Thursday, July 12, 2007

A Follow-Up on the Zogby Poll

By Bryan O’Keefe

In a follow-up to Rich’s earlier post about the Zogby poll – I have my own hypothesis as to why those results came out the way that they did. The results, especially about the public’s feelings on tenure, do not surprise me in the least bit. I think that the masses feel this way because the very idea of tenure is completely foreign to nearly everybody else in the workforce. Almost everyone else has a boss to answer to and goals to reach and if they fail to obey their superiors or reach those goals, they are kindly (and sometimes not so kindly) shown the exit. It’s a tough world out there and people get fired, demoted, and downsized all the time. It’s just the way the world works these days for most people, right or wrong. The idea that after only working somewhere for five or six years and then you have a job for the rest of your life is a complete mirage outside of the Ivory Tower. People are going to be contemptuous of others who have this type of job security, especially if the job involves only working nine months out of the year and the work is perceived as being rather easy. (I actually give professors a lot of credit for what they do, but I don’t think everyone else feels the same way)

I think that the public backlash over tenure is only growing to grow too. As tuition continues to go through the roof, more Average Joe’s are going to become upset that their hard earned money is going to support faculty members that they believe have easier jobs than their own.

The conventional wisdom is that even though people complain about tenure a lot, not much is going to change about it anytime soon. It’s a sweet system and the people on the inside have an incentive to keep it going. That might be true, but I am not entirely convinced.

I say that because just last week I was reading a story in the Wall Street Journal about partners at law firms. In the old days, making partner was akin to getting tenure – once you were a member of the firm, you were basically a member for life. But that’s not the case at all with law firms these days. As the WSJ story pointed out, it’s not uncommon at all now for unproductive partners to be fired, demoted, or bought out. I have heard this same sentiment from some partners at law firms – partners are expected to work longer and harder now than ever before and without the type of job security that partners had years ago.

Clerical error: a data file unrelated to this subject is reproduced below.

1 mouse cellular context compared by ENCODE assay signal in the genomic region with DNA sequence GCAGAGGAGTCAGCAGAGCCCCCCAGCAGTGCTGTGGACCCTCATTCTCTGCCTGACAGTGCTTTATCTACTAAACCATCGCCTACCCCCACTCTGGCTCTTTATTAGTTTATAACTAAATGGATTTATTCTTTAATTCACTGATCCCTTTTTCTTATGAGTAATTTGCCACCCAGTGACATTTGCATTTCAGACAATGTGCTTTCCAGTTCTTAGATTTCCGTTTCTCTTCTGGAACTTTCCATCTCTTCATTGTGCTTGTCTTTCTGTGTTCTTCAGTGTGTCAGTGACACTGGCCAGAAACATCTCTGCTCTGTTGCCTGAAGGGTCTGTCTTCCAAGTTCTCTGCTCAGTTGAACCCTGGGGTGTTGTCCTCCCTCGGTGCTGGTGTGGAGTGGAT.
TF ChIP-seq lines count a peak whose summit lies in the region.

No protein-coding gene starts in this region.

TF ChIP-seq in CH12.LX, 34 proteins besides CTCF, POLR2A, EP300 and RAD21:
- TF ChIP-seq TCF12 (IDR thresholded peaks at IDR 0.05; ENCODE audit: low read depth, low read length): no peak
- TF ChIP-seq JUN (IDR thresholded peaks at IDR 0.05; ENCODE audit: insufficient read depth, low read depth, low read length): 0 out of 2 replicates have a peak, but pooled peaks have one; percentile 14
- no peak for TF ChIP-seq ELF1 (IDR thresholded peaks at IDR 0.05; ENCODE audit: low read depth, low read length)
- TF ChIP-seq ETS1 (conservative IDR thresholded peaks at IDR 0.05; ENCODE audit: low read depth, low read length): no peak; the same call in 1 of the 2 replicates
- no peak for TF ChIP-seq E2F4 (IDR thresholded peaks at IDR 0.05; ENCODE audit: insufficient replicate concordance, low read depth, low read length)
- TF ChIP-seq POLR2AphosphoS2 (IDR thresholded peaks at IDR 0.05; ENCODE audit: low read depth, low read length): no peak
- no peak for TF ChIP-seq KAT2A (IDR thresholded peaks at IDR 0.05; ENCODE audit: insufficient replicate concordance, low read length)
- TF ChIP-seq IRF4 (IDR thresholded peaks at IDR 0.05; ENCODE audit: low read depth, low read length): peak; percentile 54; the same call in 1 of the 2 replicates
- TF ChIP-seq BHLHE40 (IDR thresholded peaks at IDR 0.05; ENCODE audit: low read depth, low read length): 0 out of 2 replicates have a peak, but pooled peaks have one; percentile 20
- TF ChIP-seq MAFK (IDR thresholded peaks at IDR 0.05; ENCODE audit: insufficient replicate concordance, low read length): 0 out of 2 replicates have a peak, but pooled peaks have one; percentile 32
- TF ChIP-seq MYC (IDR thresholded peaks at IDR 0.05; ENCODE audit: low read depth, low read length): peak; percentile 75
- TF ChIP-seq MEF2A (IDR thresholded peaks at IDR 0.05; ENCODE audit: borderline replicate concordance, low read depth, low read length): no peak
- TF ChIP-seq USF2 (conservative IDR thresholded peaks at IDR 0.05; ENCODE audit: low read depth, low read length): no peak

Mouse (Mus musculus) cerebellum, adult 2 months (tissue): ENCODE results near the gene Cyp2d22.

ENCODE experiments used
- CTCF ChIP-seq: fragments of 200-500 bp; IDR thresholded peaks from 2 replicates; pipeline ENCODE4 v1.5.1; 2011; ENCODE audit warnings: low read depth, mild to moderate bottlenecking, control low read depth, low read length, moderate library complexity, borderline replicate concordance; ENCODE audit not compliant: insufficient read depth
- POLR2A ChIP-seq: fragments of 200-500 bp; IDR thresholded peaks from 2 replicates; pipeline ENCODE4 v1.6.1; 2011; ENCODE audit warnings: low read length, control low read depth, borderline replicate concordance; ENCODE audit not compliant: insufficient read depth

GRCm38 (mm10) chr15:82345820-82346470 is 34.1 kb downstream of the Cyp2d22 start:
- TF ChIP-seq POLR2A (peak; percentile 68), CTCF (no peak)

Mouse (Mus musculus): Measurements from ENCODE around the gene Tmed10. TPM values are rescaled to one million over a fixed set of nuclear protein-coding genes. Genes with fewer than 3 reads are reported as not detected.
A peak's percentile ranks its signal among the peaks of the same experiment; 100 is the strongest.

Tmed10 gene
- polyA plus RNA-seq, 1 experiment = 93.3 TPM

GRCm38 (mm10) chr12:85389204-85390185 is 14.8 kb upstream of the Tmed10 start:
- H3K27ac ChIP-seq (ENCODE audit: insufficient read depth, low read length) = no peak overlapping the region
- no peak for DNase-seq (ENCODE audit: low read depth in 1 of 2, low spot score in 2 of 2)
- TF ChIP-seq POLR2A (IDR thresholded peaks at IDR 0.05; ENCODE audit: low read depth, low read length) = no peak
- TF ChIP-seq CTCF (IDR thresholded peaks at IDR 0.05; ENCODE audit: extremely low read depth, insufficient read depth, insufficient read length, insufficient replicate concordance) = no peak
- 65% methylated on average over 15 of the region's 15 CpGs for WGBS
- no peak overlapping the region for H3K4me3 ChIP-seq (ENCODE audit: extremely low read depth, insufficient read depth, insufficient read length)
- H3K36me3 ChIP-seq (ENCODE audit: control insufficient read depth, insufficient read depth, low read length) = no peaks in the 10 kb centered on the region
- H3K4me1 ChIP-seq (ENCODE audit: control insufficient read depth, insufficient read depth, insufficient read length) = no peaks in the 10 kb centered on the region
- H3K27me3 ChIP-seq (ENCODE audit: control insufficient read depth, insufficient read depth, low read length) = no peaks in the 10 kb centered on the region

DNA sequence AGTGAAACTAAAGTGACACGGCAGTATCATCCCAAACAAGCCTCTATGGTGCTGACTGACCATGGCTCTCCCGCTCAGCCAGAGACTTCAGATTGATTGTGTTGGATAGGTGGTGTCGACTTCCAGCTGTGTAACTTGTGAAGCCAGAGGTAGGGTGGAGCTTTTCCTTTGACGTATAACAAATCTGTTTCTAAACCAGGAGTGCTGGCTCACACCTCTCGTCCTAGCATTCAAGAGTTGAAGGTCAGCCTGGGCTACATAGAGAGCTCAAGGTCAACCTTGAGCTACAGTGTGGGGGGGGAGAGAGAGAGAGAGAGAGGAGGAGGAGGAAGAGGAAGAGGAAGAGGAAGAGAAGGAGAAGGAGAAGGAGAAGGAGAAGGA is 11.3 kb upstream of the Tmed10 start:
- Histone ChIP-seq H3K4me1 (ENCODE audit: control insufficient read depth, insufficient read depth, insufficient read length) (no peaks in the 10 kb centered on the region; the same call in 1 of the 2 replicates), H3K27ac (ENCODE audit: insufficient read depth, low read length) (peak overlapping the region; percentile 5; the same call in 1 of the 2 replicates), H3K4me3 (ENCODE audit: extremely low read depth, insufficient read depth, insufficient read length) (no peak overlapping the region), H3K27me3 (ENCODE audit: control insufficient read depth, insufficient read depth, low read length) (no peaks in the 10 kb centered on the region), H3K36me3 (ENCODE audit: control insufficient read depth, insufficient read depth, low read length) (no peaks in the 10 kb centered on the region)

What changed? Competitive pressures. For better or worse, (and a lot of attorneys say it’s for the worse, but I am not trying to answer that question right now) firms are more like businesses now, not country clubs. They have their own version of US News and World Reports with the annual profit per partner rankings that the American Lawyer magazine releases. Firms can see exactly where they stack up against their peers.

Looking at universities in the same context, maybe some day a college or two will look at their faculty and think that trying to rid themselves of the unproductive professors and hiring fresh blood could help improve their USNWR rankings. The tenure train might be slowly derailed and university professors are not going to find any sympathy from the rest of the working world if that does in fact happen.


TC said...

A most interesting comparative analysis. Our working world has certainly changed since the days, not so very long ago, when we retired from the same company where we began our first job.

sciencedoc said...

To whatever extent law partnerships are not what they used to be at big firms -- I doubt very many people are getting fired, my cousin in that position does not say so (and he's on the compensation committee) -- look at what these partners are making. Equity partners at a big firm upwards of a million a year. Even non-equity partners a half million. Are the colleges and universities prepared to offer that kind of remuneration?

Aside from the killing of academic freedom, there is the issue of what exactly would the universities offer in place of tenure? In sciencedoc's field, you spend 5 years or so on a Ph.D., at barely above the official poverty level, then 2-4 years as a postdoc usually making in the 30's. Then if you're really lucky, you get a tenure-track job at a major university or a good college. Which means you get to work your butt off for something like $60K/yr. While your compatriots who didn't get as far as you go off and make far more for less work and actually with better job security.